Gmail Has Potential as Enterprise Platform

 
 
By Steve Gillmor  |  Posted 2004-05-10 Email Print this article Print
 
 
 
 
 
 
 

With certain added capabilities, Google's Web mail offering could be used as a corporate mail service.

A sure sign of Googles ascendancy in the technology firmament is the swooshing sound of black helicopters circling the search services impending IPO. Conspiracy theories—once the province of Bill Gates, Steve Ballmer, Scott McNealy or Larry Ellison—now hover over Sergei Brin and Larry Pages latest experiment-cum-product, Gmail.

The issue: Gmails free Web mail service threatens to consolidate too much power over personal data in one repository—the free gigabyte of storage. What worries privacy groups and some public officials most is Googles opportunity to extend its dominance of search to e-mail, social networks and who knows what else.

"It started as an experiment to see if our search could be used on e-mail," Google co-founder Brin told me. The technology was first applied to his own e-mail, he said. Gmail effectively converts e-mail into Web pages that can be indexed and organized by Googles array of servers.

Click here to read the full interview with Brin.
Critics fear that blending Gmail and Google would tie searches to a persons identity, something recorded by Gmail but not by Googles search servers. Brin, however, sought to allay these concerns: "Theyre the same kind of servers, but theyre ... in separate clusters." He would like to be able to integrate services while protecting privacy so that, say, an Orkut social network user or a Google searcher could be notified of the arrival of new messages.

Gmail shifts the basis for organizing an in-box from metadata and hard-coded folders to interactive searches and virtual folders. You can attach multiple labels to messages and trigger rules that automatically apply those labels to similar incoming content. In addition, Brin has been talking to the Google development team about adding macro capabilities to run favorite searches.

Adding an API for macros would go a long way toward converting Gmail from a frontal attack on Yahoo and MSN mail offerings to a powerful enterprise platform. "We initially wanted to make sure we had something that was definitely better than all Web mail services," Brin said. "And perhaps, just perhaps, it will also be good enough for a lot of people to use instead of a corporate mail service."

By the time the Gmail beta period ends in three to six months, Brin and his team have promised to enable forwarding and POP3 access. However, more is required of a corporate mail service. Those capabilities must be extended to allow Gmail to provide disconnected operation and IDE for packaged applications. Even better would be a link between Gmails Conversation View, where threaded messages are collected and stacked together, and related RSS affinity groups.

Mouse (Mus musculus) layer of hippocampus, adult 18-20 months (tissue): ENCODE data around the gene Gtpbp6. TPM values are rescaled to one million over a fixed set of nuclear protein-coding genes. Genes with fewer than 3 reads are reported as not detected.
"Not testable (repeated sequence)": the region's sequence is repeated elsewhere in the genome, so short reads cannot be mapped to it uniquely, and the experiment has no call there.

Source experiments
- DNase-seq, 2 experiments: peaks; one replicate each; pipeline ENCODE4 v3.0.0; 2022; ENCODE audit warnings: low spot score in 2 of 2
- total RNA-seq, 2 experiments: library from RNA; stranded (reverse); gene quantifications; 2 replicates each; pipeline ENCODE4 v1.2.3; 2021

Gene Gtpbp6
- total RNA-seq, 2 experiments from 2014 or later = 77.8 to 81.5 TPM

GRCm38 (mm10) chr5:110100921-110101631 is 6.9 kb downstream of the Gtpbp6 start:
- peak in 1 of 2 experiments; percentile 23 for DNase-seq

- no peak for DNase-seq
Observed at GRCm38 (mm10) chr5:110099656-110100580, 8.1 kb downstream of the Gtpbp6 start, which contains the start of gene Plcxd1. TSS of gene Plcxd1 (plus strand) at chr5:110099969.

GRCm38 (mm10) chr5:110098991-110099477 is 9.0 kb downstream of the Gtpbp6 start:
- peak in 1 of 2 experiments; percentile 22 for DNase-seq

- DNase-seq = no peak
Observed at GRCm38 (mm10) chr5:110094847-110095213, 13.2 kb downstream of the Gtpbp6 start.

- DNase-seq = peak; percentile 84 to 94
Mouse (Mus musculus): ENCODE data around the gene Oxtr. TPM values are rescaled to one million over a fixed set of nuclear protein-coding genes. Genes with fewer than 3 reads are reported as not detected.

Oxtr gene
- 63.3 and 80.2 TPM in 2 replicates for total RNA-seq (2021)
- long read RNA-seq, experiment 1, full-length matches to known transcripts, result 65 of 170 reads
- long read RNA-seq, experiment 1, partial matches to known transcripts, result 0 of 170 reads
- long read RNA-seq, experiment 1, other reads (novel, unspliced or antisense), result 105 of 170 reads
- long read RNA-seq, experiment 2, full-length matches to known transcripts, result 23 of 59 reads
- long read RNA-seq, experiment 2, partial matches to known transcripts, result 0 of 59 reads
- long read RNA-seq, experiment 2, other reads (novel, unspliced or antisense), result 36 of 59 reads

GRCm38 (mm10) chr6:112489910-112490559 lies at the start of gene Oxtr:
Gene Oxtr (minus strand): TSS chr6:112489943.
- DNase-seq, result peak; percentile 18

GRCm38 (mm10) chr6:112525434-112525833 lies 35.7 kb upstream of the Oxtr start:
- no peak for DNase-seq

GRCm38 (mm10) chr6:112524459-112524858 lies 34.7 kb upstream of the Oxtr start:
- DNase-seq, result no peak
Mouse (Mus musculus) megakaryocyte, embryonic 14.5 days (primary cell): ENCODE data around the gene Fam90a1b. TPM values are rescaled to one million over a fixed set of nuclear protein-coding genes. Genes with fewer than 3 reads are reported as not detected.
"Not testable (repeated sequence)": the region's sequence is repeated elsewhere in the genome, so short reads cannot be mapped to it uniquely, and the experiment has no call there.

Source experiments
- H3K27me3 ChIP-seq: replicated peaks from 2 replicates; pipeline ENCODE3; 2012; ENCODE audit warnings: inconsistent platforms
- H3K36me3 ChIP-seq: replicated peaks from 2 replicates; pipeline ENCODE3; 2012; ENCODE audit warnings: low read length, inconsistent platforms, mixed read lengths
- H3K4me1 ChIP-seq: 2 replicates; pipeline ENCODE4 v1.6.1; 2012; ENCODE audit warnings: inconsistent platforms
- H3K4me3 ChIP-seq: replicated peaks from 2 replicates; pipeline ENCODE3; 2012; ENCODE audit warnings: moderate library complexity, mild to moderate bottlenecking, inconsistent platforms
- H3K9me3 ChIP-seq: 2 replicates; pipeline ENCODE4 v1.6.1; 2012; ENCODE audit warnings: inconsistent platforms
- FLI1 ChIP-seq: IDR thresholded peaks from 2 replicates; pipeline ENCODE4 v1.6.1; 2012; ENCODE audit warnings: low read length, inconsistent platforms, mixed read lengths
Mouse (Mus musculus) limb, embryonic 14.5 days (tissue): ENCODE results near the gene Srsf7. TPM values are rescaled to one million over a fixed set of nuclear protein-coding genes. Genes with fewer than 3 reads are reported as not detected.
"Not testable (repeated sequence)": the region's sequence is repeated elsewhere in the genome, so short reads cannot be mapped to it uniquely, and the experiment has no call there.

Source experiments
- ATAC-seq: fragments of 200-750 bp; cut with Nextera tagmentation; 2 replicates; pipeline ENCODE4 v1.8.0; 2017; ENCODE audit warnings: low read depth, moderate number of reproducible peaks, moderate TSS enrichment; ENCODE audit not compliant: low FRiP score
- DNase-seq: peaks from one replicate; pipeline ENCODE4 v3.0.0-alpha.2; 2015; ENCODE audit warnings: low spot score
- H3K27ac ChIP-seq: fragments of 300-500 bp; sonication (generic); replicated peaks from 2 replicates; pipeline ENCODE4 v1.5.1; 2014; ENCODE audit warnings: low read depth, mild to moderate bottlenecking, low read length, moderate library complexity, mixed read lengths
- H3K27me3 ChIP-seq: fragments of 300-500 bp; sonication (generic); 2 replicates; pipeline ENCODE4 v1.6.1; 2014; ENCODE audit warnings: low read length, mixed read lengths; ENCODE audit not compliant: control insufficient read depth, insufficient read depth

In fact, Gmail would make a great container for an RSS information router. In the same way you can print a conversation in Gmail, I suggested to Brin, you could also print to RSS. "Yeah," he said, "thats a very interesting idea."

Contributing Editor Steve Gillmor is editor of eWEEK.coms Messaging and Collaboration Center. He can be reached at steve_gillmor@ziffdavis.com.

Check out eWEEK.coms Messaging Center at http://messaging.eweek.com for more on IM and other collaboration technologies.
Be sure to add our eWEEK.com messaging and collaboration news feed to your RSS newsreader or My Yahoo page:  
 
 
 
 
Steve Gillmor is editor of eWEEK.com's Messaging & Collaboration Center. As a principal reviewer at Byte magazine, Gillmor covered areas including Visual Basic, NT open systems, Lotus Notes and other collaborative software systems. After stints as a contributing editor at InformationWeek Labs, editor in chief at Enterprise Development Magazine, editor in chief and editorial director at XML and Java Pro Magazines, he joined InfoWorld as test center director and columnist.
 
 
 
 
 
 
 

Submit a Comment

Loading Comments...
 
Manage your Newsletters: Login   Register My Newsletters























 
 
 
 
 
 
 
 
 
 
 
Thanks for your registration, follow us on our social networks to keep up-to-date
Rocket Fuel